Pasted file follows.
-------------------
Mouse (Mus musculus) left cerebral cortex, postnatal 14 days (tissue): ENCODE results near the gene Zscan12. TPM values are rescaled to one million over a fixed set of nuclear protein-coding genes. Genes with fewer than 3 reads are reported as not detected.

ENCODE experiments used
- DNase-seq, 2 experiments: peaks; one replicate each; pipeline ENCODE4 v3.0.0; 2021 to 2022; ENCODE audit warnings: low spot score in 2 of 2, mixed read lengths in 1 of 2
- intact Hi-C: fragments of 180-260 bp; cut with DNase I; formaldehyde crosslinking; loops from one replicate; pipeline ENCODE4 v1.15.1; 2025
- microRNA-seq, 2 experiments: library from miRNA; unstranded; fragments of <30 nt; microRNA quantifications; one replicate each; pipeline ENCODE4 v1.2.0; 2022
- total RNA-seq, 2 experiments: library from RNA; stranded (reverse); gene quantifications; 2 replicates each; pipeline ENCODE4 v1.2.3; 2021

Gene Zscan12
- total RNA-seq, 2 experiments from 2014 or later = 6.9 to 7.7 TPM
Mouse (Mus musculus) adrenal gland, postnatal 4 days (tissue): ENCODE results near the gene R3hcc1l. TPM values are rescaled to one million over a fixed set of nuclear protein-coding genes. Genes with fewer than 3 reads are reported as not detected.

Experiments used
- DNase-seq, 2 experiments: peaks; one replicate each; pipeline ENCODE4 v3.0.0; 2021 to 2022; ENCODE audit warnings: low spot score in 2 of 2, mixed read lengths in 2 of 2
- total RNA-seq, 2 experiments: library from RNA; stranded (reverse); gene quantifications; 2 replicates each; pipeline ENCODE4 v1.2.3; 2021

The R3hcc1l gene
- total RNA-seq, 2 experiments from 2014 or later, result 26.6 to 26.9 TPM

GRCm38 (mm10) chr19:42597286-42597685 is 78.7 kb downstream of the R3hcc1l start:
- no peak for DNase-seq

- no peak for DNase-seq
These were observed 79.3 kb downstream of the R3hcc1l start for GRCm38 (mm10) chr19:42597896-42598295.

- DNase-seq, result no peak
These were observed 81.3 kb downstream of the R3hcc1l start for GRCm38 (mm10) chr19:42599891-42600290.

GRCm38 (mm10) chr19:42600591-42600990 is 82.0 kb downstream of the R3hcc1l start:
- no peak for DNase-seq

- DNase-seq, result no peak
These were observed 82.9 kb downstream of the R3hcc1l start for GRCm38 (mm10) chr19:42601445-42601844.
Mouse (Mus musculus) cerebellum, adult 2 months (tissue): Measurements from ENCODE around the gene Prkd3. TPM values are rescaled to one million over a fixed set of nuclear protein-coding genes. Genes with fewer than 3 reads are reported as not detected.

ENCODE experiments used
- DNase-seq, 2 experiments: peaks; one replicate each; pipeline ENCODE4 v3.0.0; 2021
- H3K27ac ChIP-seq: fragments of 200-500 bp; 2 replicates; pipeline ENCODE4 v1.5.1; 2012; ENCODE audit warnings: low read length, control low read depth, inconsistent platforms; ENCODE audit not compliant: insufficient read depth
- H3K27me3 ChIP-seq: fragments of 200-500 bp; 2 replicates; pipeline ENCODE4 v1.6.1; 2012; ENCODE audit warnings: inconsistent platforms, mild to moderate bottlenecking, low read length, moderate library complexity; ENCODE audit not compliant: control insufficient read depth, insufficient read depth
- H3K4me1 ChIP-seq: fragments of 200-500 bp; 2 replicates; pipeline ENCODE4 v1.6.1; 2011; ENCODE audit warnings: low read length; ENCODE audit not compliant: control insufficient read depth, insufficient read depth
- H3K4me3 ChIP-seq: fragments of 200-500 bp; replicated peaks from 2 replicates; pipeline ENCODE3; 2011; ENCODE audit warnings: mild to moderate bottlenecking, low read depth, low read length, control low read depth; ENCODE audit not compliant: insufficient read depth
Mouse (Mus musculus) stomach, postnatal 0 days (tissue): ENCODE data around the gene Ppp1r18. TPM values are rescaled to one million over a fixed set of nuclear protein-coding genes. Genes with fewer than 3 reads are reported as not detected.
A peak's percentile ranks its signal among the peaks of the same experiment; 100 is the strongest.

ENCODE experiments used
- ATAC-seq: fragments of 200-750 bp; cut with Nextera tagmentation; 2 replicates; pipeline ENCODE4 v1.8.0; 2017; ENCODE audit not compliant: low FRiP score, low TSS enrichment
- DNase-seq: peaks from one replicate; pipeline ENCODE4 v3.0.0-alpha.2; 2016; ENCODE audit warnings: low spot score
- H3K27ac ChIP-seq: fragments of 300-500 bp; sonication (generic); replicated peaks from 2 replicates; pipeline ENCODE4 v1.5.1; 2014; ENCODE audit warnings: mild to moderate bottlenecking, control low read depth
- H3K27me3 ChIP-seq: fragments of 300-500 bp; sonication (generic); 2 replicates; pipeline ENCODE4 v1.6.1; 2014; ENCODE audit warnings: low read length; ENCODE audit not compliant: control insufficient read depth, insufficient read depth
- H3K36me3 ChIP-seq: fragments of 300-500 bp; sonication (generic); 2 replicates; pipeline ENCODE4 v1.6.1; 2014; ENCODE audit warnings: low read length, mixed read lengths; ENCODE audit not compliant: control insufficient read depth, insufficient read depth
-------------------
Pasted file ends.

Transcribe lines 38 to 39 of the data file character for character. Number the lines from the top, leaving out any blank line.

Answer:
- H3K27me3 ChIP-seq: fragments of 300-500 bp; sonication (generic); 2 replicates; pipeline ENCODE4 v1.6.1; 2014; ENCODE audit warnings: low read length; ENCODE audit not compliant: control insufficient read depth, insufficient read depth
- H3K36me3 ChIP-seq: fragments of 300-500 bp; sonication (generic); 2 replicates; pipeline ENCODE4 v1.6.1; 2014; ENCODE audit warnings: low read length, mixed read lengths; ENCODE audit not compliant: control insufficient read depth, insufficient read depth